Crude oil is used to make fuel and other petroleum products.
What is crude oil?
Crude oil is a dark yellow-to-black oily liquid that is usually found in natural underground reservoirs. It was formed when the remains of animals and plants from millions of years ago were covered by layers of sand. Heat and pressure from these layers turned the remains into crude oil. This process is why crude oil is called a fossil fuel. Crude oil is extracted and used to make fuel and other petroleum products.
Hydraulic fracturing is one method used to extract oil and natural gas from deep shale formations.
Crude oil is a mixture of a wide variety of constituents. It consists primarily of hydrocarbons, which are chemicals composed of hydrogen and carbon. Crude oil also contains hundreds of substances that include benzene, chromium, iron, mercury, nickel, nitrogen, oxygen, sulfur, toluene, and xylene. Total petroleum hydrocarbons is a term used to describe the several hundred chemical compounds that originally come from crude oil.
There are four types of crude oil:
Class A: Light, Volatile Oils: These oils are highly fluid and highly toxic to humans and include jet fuel and gasoline.
Class B: Non-Sticky Oils: These oils are waxy and less toxic to humans and include diesel fuel and light crude oil.
Class C: Heavy, Sticky Oils: These oils are brown or black and sticky or tarry and include most crude oils. Their toxicity is low, but if spilled, their impacts on waterfowl and wildlife can be severe.
Class D: Non-Fluid Oils: These oils are non-toxic and include heavy crude oils. They are difficult to clean up, and if spilled, their impacts on waterfowl and wildlife can be severe.
Crude oil is refined to produce gasoline, diesel fuel, jet fuel, residential fuel oil, kerosene, liquefied petroleum gases such as propane, and other sources of energy to produce heat or electric power. It is also used to make lubricants, waxes, ink, crayons, eyeglasses, tires, CDs and DVDs, ammonia, dishwashing liquid, and some health and personal care products. The United States is the third top crude oil-producing country after Russia and Saudi Arabia.
How might I be exposed to crude oil?
You can be exposed to crude oil if you live near an oil refinery or if there is an oil spill or leak nearby. You can be exposed if you eat contaminated seafood. Most exposure to crude oil is through total petroleum hydrocarbons and crude oil byproducts such as gasoline, oil products, heating sources, or consumer products. Everyone is exposed to total petroleum hydrocarbons from many sources.
You may be exposed to crude oil from an oil spill through tarballs at a beach or shoreline. Winds and waves can tear patches of spilled oil into smaller pieces called tarballs. Tarballs are small pieces of oil that are remnants of oil spills and can stick to rocks, sand, or marine animals. Oil contaminants may stick to the fur of pets, who can transfer the contamination to people.
You can be exposed to crude oil if you work in an oil refinery, on an oil drilling rig, or on an offshore oil facility. Exposure at work can occur through contact with the skin, ingestion, or breathing crude oil liquid, drops, or fumes.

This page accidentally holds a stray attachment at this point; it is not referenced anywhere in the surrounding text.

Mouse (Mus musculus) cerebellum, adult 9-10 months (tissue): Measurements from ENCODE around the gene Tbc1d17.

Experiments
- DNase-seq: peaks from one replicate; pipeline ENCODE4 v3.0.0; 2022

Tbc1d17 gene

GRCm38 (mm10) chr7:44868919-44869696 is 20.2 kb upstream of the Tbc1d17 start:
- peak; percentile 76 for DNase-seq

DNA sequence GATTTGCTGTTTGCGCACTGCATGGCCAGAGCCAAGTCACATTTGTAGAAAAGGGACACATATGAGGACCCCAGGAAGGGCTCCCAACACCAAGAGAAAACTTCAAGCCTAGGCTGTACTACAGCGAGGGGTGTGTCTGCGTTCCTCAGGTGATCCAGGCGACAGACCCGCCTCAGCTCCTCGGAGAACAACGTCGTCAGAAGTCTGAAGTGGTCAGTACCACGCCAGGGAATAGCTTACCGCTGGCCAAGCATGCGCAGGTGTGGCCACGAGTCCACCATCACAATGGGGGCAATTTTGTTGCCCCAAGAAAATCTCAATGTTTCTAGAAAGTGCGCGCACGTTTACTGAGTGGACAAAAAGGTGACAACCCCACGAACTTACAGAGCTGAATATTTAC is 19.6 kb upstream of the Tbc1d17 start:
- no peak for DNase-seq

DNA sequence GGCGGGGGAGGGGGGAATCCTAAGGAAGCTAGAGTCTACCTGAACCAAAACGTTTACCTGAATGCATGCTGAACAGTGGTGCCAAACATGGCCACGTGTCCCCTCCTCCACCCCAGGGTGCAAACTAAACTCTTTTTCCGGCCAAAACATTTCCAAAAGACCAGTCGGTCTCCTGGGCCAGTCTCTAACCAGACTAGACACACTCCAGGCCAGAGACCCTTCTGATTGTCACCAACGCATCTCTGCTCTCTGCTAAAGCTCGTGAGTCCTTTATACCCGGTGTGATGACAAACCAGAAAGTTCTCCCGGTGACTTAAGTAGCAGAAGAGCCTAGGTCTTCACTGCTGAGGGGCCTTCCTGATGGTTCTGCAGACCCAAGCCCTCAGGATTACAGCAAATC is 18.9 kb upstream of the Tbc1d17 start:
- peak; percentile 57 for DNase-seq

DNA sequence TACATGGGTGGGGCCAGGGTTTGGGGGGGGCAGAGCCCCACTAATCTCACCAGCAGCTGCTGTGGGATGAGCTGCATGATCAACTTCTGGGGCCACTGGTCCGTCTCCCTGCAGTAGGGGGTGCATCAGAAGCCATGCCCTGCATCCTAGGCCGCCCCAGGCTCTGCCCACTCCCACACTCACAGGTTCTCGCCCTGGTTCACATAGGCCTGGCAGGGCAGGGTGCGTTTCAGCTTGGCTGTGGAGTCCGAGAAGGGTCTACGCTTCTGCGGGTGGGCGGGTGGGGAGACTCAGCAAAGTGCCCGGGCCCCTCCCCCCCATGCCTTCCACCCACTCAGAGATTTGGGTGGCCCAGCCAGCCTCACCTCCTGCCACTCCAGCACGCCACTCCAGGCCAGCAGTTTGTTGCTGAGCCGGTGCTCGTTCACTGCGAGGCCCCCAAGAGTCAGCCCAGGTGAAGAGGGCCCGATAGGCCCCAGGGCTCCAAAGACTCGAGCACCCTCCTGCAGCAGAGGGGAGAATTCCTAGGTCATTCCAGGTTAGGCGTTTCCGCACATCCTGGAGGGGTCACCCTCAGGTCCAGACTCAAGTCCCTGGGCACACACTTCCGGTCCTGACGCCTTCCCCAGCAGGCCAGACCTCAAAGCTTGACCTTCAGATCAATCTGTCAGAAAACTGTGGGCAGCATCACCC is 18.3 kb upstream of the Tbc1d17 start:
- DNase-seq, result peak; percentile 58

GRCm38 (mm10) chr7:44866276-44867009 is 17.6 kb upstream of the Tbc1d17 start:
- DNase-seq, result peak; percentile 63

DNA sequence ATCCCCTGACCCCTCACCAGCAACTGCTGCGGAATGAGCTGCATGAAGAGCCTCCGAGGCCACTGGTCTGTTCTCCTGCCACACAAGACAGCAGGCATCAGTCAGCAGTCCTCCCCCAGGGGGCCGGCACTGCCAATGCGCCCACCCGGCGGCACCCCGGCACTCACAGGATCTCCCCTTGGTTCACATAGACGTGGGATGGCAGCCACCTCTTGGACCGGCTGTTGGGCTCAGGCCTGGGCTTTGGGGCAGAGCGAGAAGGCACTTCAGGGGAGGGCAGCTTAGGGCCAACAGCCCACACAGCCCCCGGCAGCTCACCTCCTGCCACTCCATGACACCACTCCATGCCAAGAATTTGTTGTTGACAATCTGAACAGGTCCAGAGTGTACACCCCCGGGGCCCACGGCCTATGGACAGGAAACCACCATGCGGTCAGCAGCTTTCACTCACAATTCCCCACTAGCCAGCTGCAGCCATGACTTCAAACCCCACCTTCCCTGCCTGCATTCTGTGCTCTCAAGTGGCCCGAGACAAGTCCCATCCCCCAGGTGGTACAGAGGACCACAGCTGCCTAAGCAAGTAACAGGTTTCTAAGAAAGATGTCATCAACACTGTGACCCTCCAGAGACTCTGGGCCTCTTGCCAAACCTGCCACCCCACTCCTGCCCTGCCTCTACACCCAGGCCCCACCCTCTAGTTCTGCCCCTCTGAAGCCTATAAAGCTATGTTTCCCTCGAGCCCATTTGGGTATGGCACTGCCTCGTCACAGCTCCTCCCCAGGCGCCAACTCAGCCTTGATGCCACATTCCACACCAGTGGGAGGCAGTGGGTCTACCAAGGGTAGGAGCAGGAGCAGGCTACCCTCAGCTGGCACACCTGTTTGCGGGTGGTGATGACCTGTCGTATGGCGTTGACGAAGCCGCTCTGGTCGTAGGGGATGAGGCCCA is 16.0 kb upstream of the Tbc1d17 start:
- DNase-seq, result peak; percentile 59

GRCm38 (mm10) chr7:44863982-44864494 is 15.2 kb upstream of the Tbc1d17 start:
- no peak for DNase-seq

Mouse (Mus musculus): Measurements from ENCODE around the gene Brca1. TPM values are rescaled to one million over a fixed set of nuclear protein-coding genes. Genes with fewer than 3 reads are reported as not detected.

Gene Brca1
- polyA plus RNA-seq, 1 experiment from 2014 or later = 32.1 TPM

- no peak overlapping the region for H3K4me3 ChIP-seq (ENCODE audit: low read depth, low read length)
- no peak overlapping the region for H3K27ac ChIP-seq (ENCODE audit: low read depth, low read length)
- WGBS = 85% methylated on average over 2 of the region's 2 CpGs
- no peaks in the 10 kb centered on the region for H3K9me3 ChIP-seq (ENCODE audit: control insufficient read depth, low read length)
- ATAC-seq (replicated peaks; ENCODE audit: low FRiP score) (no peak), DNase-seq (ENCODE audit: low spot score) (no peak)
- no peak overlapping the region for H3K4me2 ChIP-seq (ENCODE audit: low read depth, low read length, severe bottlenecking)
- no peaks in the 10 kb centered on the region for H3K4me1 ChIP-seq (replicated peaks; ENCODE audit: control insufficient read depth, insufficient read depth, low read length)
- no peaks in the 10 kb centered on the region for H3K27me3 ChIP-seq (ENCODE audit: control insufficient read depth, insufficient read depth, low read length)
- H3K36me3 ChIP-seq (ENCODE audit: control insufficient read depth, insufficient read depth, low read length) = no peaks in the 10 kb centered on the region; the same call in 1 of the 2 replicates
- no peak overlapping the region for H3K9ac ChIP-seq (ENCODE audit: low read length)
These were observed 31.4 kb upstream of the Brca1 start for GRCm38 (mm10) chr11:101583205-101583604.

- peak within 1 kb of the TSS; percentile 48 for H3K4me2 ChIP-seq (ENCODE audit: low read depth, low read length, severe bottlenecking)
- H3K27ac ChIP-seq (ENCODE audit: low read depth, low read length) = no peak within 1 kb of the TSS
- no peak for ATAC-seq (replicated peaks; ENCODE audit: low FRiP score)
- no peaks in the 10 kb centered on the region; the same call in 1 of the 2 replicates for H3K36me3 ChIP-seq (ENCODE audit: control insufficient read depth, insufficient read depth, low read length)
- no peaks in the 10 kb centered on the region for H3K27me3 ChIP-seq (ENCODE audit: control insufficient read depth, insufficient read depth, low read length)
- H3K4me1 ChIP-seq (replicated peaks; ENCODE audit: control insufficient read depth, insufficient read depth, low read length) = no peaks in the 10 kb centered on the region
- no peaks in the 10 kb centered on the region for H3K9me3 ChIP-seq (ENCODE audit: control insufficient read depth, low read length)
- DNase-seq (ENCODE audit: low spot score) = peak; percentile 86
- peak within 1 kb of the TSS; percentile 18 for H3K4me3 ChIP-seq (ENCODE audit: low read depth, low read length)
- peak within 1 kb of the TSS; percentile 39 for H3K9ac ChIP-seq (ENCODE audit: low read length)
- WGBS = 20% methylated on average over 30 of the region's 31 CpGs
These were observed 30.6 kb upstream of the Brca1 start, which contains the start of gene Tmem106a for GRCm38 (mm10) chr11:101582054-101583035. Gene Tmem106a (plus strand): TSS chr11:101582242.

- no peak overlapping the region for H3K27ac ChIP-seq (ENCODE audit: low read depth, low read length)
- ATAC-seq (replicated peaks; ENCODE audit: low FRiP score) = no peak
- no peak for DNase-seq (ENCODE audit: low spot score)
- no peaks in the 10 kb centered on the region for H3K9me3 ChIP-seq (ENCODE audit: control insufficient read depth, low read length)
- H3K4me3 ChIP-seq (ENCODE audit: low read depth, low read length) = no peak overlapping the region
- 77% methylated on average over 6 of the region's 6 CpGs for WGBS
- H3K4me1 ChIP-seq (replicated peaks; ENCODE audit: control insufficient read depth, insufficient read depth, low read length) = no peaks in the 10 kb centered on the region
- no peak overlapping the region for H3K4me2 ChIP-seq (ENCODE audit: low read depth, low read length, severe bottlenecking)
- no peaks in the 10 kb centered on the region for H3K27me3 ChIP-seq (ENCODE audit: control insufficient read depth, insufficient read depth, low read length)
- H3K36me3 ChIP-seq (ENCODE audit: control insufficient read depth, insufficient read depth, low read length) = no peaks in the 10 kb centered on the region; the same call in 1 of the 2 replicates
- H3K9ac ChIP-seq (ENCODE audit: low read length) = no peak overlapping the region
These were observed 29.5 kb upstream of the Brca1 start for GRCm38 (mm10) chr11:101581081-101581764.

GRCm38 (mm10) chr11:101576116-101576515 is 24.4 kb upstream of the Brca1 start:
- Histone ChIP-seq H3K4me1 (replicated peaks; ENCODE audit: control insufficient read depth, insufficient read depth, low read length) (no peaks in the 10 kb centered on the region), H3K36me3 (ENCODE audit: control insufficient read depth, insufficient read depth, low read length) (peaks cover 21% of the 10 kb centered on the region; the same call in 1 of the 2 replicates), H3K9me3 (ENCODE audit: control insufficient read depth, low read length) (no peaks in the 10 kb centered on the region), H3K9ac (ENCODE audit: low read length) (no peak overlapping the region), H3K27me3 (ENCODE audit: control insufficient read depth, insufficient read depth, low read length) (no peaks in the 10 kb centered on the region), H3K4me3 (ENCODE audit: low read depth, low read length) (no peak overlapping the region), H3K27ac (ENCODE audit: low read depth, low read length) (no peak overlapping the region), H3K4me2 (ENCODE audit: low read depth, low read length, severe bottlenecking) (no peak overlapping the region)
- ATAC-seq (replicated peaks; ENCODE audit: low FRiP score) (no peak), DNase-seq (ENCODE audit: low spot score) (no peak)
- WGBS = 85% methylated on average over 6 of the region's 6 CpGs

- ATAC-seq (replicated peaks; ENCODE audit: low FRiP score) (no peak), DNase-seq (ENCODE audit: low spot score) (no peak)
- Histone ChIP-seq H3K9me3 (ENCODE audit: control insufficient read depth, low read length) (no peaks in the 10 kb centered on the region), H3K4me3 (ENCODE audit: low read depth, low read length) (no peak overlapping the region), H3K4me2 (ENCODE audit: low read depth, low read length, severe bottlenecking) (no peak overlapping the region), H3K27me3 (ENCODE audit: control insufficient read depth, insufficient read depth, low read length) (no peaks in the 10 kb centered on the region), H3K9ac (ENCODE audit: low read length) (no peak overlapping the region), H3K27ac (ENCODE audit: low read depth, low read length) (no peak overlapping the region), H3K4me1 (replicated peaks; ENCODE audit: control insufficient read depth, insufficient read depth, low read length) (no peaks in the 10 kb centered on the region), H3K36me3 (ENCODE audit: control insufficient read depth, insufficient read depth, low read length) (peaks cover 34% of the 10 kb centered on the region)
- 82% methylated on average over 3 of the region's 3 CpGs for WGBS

How can crude oil affect my health?
Exposure to crude oil may irritate the eyes, skin, and respiratory system. It may cause dizziness, rapid heart rate, headaches, confusion, and anemia. Prolonged skin contact with crude oil may cause skin reddening, edema, and burning of the skin.
When crude oil is burned, either accidentally or as a spill control measure, it emits chemicals that affect human health. These chemicals include carbon dioxide, carbon monoxide, lead, nitrogen oxides, particulate matter, polycyclic aromatic hydrocarbons, sulfur dioxide , and volatile organic compounds.
If you are exposed to burning crude oil, you may be exposed to high levels of particulate matter and may experience the health effects of particulate matter. Exposure to burning crude oil may harm the passages of the nose, airways, and lungs. It may cause shortness of breath, difficulty breathing, coughing, itching, red or watery eyes, and black mucous.
Handling tarballs may cause an allergic skin reaction or skin rashes.
If you think your health has been affected by exposure to crude oil, contact your health care professional.
For poisoning emergencies or questions about possible poisons, contact your local poison control center at 1-800-222-1222.
This description is based on the information found in the Web links listed with this topic.
Web Links from MedlinePlus (National Library of Medicine)
Basic Information: Emissions from the Oil and Natural Gas Industry (Environmental Protection Agency)
Crude Oil Spills and Health (National Library of Medicine)
Crude Oil. Hazardous Substances Data Bank (National Library of Medicine)
Information on Gulf Coast Oil Spill for Parents and Community Members (Pediatric Environmental Health Specialty Units) (PDF — 196.01 KB)
Oil (Petroleum) Basics (US Energy Information Administration)
Oil: Crude and Petroleum Products Explained (US Energy Information Administration)
Tarballs (National Oceanic and Atmospheric Administration)
Training Marine Oil Spill Response Workers Under OSHA's Hazardous Waste Operations and Emergency Response Standard (Occupational Safety and Health Administration)
Last Updated: October 13, 2015